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The United States is one of the largest and most technologically developed countries in the world. The Gross Domestic Product of the country in terms of purchasing power parity of the country has reached at $12.36 trillion (2005 est.).
Agriculture and Industry in OregonOregon economy is a set of human and social activities and institutions related to the production, distribution, exchange and consumption of agriculture and industry goods and services. The balance between Oregon various economic sectors differs largely between various regions and other states in the US.
Oregon Agriculture and Industry
Oregon's real gross state product in 2012 was estimated to be $187,440 which was just about the national state average, $187,440. Oregon has the 25th highest GSP out of the 50 states.
Oregon is the leading provider of lumber in the United States; about
one-tenth of the nation's timber can be found in the state. There are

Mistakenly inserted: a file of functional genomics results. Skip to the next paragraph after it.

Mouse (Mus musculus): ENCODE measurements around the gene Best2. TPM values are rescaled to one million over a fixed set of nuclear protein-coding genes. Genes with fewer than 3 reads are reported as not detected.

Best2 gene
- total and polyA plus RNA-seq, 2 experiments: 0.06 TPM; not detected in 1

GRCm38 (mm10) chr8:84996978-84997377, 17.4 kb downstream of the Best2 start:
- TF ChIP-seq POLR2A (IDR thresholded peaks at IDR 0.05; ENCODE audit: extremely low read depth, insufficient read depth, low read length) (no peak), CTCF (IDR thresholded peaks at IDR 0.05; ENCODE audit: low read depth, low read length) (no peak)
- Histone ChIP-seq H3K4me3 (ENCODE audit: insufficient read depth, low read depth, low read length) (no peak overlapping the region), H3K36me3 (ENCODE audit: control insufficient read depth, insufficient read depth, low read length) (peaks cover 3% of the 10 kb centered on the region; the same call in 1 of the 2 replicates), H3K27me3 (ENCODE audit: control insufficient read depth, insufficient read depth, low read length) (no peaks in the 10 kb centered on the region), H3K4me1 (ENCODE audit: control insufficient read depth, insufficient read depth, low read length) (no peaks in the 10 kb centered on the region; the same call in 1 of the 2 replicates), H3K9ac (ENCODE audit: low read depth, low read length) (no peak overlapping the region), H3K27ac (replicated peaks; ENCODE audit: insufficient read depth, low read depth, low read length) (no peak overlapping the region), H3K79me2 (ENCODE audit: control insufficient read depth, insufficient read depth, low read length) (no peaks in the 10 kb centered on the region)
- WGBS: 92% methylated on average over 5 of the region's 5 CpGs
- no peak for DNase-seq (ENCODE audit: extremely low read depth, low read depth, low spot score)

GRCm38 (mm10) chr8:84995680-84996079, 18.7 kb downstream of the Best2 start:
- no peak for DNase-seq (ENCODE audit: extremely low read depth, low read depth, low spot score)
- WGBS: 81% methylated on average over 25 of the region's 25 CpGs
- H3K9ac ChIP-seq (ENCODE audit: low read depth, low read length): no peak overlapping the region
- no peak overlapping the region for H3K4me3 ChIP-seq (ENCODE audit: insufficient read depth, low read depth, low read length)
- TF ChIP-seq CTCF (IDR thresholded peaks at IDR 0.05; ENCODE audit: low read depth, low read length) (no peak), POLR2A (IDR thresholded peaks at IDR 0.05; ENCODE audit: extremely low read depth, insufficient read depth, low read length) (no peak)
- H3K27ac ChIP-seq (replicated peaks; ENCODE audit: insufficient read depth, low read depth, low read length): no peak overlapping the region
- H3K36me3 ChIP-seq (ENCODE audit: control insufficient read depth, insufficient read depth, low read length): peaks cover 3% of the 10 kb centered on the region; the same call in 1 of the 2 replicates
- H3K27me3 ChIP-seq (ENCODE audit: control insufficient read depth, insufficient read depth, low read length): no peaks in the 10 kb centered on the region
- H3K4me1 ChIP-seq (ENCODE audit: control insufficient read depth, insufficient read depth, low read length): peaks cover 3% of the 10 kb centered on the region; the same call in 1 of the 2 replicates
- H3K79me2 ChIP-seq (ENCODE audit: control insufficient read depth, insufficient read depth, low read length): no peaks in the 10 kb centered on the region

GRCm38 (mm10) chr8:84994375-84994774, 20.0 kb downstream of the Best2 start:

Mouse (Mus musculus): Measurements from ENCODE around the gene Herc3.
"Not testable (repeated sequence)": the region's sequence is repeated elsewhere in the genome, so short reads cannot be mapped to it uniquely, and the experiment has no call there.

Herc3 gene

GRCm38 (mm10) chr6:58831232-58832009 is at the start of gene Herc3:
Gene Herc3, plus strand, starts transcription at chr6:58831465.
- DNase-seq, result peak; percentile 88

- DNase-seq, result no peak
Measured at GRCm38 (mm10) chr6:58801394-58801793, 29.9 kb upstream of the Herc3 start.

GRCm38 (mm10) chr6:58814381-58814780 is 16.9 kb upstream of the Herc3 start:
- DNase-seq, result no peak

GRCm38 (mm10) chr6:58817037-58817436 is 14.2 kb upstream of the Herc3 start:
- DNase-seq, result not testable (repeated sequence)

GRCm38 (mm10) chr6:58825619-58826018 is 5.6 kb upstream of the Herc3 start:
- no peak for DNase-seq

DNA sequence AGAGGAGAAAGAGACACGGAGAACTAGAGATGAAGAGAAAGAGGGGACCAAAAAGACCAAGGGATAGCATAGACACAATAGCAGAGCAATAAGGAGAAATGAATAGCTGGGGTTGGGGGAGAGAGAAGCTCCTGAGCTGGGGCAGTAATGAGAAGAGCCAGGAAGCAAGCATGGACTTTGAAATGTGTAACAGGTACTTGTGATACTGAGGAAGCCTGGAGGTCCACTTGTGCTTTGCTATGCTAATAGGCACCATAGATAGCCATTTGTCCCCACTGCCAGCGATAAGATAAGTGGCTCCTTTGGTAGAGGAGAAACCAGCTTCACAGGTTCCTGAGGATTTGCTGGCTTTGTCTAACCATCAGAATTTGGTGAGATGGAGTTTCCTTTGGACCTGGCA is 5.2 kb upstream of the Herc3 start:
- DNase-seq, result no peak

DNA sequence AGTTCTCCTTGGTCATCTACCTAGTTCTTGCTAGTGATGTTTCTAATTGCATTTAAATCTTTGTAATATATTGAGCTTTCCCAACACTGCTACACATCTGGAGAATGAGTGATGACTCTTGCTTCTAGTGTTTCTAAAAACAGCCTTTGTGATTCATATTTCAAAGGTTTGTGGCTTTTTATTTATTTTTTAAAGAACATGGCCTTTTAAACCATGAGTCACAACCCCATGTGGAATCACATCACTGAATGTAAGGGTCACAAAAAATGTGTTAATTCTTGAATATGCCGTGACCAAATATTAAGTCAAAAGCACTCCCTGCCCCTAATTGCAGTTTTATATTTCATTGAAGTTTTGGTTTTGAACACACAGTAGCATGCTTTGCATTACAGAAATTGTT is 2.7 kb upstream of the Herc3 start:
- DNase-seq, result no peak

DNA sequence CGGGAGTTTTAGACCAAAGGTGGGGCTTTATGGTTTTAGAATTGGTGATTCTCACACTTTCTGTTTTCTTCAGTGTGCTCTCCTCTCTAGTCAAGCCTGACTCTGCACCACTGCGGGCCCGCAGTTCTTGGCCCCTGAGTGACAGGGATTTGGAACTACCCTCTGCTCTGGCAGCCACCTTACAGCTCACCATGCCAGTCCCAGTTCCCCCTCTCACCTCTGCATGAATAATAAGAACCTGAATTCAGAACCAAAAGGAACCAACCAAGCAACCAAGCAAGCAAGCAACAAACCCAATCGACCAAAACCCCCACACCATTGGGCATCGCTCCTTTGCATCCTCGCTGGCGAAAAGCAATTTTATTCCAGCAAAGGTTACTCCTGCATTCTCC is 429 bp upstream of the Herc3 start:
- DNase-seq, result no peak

nearly 31 million acres of forest land (almost half the state), and
although much of this area is protected from logging for environmental
reasons, the state produces more than 5 billion board feet per year.
Other industries connected to timber include paper and paper items,
printing and publishing.
Cattle, vegetables, nursery stock, fruits and nuts, dairy products, wheat.
Lumber and wood products, tourism, food processing, paper products, machinery, scientific instruments.
The Willamette Valley is very fertile and, coupled with Oregon's
famous rain, gives the state a wealth of agricultural products. Apples
and other fruits, cattle, dairy products, potatoes, and peppermint are
all valuable products. Oregon is also one of four major world hazelnut
growing regions, and produces 95% of the domestic hazelnuts in the United
States. While the history of the wine production in Oregon can be traced
to before Prohibition, it became a significant industry beginning in
the 1970s and Oregon is home to at least four wine appellations. Due
to regional similarities of climate and soil, the grapes planted in
Oregon are often the same varieties found in the French region of Alsace.
A central feature of the US economy is a reliance on private decision-making ("economic freedom") in economic decision-making. This is enhanced by relatively low levels of regulation, taxation, and government involvement, as well as a court system that generally protects property rights and enforces contracts.